No military would remain content and endeavour to just maintain its current capacity. Every military would be keen on upgrading and being ahead of its adversaries.  At the moment, Singapore might be very well ahead of our neighbours but investing and building up a bigger gap now, would give us more space to manoeuvre in the future, with regards to how our resources are allocated.

Let me illustrate this point with a real life example. Many of us use smartphones. Suppose you are on the move, and your Apple iPhone has 50% charge left and there is a charger available. Even if you determine that the battery level would be sufficient to last you for the day, what harm would it be to use the charger to pump more juice into your iPhone. After all, doing so means you don’t have to desperately look for the charger or worry about limiting your usage.

Ultimately, the point I want to get across here is that we can’t be entirely sure of what the future holds for us. Investing in defence now when we can afford it, is the best insurance policy,offering greater freedom in the future.

Cut defence expenditure to improve people’s welfare directly ? 

Often the opposition urges the Government to invest more in our social sectors (Healthcare, Education, Community Development etc.). It advocates for policies which often require high levels of financial commitment. When prodded on how the government can afford such expenditure, it almost instinctively points to cutting our defence budget. ( In the past, they used to mention slashing political appointees’ salaries as well, seemingly oblivious to the fact that remuneration of political appointees is a minute fraction of the Government’s total expenditure)

Would cutting our defence expenditure free up  more resources ? Yes. We would have more in our hand to spend elsewhere. But it is unlikely that the current’s government budgetary decisions would be significantly different.

Unlike many other countries, what dictates budgeting decision in Singapore is principle rather than the availability of resources. Almost every year, the government manages to end the year with a surplus and has accumulated a sizeable portion over the decades. If the government did indeed see the need to spend more money on the social sector it could have easily drawn some money from the surplus.

So why the government hasn’t increased the healthcare subsidy for our senior citizen folks or not invested more in schools has little do with the shortage of financial resources.

The restraint approach to spending on the social sector has more to do with the government adhering to its principles- individuals need to be self-reliant, government liabilities must be kept minimal.

Hence, it is wrong to consider the high levels of defence expenditure as the limiting factor to increasing investments in other sectors. In fact, it is the government’s principles and priorities which need to change if more resources are to be devoted to the social sector rather than resources freed up through slashing our defence expenditure.

Accountability and Prudence still necessary 

Unlike many other militaries around the world which face the grim prospect of their  budgets being slashed, the SAF has been fortunate to be not put through such challenges. The government as well as society recognizes the need for a strong deterrent force and the need for sufficient financial resources to be channelled to the SAF for it to be effective. There is a fairly high degree of trust in the SAF.

Given that such a large amount of resources are dedicated to the SAF, it is important that the organisation still stay prudent. Efforts must be taken to minimise wasteful spending, otherwise public confidence would certainly dip. Unlike, corporate companies which can publish annual reports laying out how the dollars and cents were spent the SAF can’t be expected to do so. There is a certain degree of secrecy any military would need to maintain to be effective.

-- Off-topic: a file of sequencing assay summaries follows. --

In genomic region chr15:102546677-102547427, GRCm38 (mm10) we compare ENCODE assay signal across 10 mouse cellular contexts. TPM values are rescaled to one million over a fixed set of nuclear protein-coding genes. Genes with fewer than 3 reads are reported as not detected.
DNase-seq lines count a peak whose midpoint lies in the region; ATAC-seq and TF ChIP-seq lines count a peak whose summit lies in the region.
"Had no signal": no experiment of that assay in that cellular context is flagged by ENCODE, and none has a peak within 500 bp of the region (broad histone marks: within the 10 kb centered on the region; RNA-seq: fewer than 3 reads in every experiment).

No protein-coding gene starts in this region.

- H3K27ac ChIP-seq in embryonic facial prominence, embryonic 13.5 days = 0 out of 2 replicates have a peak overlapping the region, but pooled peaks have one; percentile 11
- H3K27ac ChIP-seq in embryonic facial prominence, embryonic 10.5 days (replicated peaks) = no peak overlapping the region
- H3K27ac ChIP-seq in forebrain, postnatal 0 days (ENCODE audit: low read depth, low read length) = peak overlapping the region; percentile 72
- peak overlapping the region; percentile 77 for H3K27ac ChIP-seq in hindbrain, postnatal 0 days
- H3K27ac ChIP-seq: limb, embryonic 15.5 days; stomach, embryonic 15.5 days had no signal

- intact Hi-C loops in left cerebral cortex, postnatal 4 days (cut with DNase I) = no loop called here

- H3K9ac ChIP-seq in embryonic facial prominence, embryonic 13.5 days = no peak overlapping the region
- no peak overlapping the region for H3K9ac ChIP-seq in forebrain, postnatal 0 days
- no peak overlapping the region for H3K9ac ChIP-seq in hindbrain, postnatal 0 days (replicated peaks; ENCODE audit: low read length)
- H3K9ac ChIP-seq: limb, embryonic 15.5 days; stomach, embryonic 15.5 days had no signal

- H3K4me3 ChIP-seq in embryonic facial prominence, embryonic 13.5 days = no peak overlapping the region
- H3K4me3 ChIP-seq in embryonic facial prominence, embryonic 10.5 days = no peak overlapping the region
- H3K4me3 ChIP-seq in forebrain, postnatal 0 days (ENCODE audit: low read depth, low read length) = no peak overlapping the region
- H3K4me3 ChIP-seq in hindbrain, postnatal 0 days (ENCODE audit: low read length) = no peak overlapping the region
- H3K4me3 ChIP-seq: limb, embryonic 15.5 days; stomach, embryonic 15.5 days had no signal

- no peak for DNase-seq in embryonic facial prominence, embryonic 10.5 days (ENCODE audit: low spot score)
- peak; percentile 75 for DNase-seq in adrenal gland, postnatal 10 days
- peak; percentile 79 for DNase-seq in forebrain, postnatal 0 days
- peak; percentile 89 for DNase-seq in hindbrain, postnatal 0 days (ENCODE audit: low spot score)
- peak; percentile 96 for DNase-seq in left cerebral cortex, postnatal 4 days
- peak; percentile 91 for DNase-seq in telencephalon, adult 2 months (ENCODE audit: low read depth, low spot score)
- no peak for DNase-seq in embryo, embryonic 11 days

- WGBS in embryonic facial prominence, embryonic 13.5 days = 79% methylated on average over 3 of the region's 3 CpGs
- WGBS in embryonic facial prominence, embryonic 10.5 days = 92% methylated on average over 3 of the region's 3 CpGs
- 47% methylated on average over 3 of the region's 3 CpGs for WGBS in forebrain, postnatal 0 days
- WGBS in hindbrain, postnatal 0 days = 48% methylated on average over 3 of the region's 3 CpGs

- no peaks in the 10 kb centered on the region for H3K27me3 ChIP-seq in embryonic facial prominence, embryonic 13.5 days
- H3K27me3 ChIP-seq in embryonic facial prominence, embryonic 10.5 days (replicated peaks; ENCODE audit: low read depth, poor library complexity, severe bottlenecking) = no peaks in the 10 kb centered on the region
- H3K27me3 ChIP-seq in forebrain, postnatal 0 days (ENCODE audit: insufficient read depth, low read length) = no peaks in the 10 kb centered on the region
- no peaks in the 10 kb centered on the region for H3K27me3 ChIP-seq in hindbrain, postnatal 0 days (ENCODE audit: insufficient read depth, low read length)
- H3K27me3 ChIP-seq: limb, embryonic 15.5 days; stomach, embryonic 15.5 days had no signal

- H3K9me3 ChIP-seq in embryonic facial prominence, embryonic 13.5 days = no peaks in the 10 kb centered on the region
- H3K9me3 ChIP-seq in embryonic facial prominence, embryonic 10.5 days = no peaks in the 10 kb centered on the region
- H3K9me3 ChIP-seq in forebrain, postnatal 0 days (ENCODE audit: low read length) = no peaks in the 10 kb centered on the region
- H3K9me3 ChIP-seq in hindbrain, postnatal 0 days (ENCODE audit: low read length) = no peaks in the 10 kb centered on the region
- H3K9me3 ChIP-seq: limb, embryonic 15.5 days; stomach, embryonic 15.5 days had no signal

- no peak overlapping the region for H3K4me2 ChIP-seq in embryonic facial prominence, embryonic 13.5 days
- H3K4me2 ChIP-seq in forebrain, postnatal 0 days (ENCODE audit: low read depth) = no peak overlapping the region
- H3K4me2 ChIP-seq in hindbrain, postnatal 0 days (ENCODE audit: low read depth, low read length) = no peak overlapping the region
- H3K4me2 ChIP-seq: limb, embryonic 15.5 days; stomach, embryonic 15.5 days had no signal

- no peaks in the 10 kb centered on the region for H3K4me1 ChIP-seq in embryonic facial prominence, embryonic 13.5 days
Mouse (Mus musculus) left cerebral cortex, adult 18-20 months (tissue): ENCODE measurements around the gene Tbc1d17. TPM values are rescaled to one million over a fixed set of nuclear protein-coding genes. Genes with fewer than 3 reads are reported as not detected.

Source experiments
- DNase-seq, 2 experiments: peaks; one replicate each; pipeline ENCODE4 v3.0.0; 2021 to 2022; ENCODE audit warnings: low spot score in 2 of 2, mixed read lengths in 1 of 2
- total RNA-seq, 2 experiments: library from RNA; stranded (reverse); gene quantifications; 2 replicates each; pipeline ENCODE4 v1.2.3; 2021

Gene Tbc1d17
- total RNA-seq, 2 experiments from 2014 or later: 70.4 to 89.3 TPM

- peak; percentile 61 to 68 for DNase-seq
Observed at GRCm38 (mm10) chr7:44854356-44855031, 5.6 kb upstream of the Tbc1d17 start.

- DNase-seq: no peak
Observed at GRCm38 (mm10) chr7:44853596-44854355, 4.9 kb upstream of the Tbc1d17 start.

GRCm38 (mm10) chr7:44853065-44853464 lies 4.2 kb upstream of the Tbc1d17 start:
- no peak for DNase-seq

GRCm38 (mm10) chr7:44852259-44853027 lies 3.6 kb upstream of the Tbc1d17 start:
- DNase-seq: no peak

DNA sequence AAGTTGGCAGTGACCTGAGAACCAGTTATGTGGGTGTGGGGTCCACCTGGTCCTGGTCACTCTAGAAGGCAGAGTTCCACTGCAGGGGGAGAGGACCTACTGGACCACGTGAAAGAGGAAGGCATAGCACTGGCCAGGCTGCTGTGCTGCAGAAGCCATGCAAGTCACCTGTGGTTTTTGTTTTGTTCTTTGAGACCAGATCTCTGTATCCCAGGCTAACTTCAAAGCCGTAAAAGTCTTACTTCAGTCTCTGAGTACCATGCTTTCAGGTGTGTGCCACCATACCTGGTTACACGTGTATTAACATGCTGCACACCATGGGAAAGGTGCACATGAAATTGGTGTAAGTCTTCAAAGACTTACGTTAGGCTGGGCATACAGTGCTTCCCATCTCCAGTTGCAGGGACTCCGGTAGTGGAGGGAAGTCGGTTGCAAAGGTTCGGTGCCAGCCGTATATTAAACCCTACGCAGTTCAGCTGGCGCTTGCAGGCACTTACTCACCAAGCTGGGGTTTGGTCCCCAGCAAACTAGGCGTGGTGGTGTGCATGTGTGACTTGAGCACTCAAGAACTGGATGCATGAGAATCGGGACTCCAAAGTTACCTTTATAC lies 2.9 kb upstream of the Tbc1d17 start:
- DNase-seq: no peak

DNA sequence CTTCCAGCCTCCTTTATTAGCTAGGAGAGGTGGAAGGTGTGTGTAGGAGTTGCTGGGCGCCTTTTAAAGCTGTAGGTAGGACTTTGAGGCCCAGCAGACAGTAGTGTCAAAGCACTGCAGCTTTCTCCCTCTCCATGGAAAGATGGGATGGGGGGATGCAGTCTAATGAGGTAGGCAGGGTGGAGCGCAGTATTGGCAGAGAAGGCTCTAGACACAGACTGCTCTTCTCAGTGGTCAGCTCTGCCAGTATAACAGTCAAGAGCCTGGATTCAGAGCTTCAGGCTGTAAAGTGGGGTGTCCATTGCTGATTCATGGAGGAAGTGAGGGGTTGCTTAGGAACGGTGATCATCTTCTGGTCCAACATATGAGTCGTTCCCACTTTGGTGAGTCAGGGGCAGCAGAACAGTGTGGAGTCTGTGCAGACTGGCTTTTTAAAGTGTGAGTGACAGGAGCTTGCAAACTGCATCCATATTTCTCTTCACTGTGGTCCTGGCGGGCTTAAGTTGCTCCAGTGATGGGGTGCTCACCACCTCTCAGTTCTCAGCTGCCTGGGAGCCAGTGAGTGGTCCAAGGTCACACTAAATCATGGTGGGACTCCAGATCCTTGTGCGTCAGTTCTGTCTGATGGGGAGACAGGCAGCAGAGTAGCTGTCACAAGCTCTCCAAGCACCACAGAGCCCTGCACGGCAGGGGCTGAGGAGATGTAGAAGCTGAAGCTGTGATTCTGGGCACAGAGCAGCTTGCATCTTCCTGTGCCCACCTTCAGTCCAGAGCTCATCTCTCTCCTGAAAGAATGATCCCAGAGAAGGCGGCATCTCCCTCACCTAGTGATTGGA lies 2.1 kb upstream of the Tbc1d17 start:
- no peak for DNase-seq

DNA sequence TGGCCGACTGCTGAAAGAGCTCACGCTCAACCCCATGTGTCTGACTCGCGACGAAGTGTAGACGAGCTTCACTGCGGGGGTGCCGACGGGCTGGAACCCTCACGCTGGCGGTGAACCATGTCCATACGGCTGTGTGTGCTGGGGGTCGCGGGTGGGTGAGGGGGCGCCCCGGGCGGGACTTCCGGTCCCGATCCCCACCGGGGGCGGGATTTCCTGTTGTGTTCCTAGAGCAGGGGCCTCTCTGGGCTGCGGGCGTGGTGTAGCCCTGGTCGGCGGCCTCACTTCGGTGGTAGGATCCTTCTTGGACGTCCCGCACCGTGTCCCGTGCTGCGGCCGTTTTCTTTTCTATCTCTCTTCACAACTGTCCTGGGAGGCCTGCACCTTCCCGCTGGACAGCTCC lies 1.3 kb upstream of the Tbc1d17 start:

However, it is inadvisable for it to remain a complete black box. To maintain the confidence, it would be a good idea if the public could get a rough breakdown of how such a large amount of tax payers money is spent. Example, show how much of it is going into training,manpower development, weapons acquisition etc. ? Sharing such information is likely to shore up the public’s confidence without undermining our security.

In addition, at the end of each financial year,  GPC for Defence members could be allowed access to look at the detailed spending records of the military and be given the opportunity to voice out their concerns, behind the closed doors. While I am not that certain, if such a practice exists no, institutionalizing it, while still keeping all discussions private would further help assure the public that their tax payer money is well spent, without jeopardizing our security.

Conclusion 

Having a strong defence is an integral part of keeping Singapore safe and free. Given the uncertainties which lie ahead, both in the region and domestically, our safest bet is a strong SAF which only be sustained through high levels of defence investment, in a resource scarce, small city-state.

While it is certainly easy to get lulled into believing that our shores are safe and that we should channel the money for other purposes; we must be cognisant that sustainable progress can only be rooted with a strong SAF.

This however doesn’t mean that defence expenditure is a sacred cow. I do believe calls for greater accountability are justified. But people must also understand that military has to retain some degree of confidentiality to be effective.

Maintaining our current policy of allocating a sizeable portion of budget helps cement our security. Keeping Singapore secure, and Singaporeans free from worry does seem to come with a hefty price tag but we have few other viable options.

The continued emphasis on staying ahead through high and sustained investments in defence is vital; for it ensures that this nation built through the blood, sweat and tears of so many lasts for our posterity as well.

Source : Singapore Matter ~In Defence of Singapore’s High Defence Expenditure

** Ref from  : Fabrications About The PAP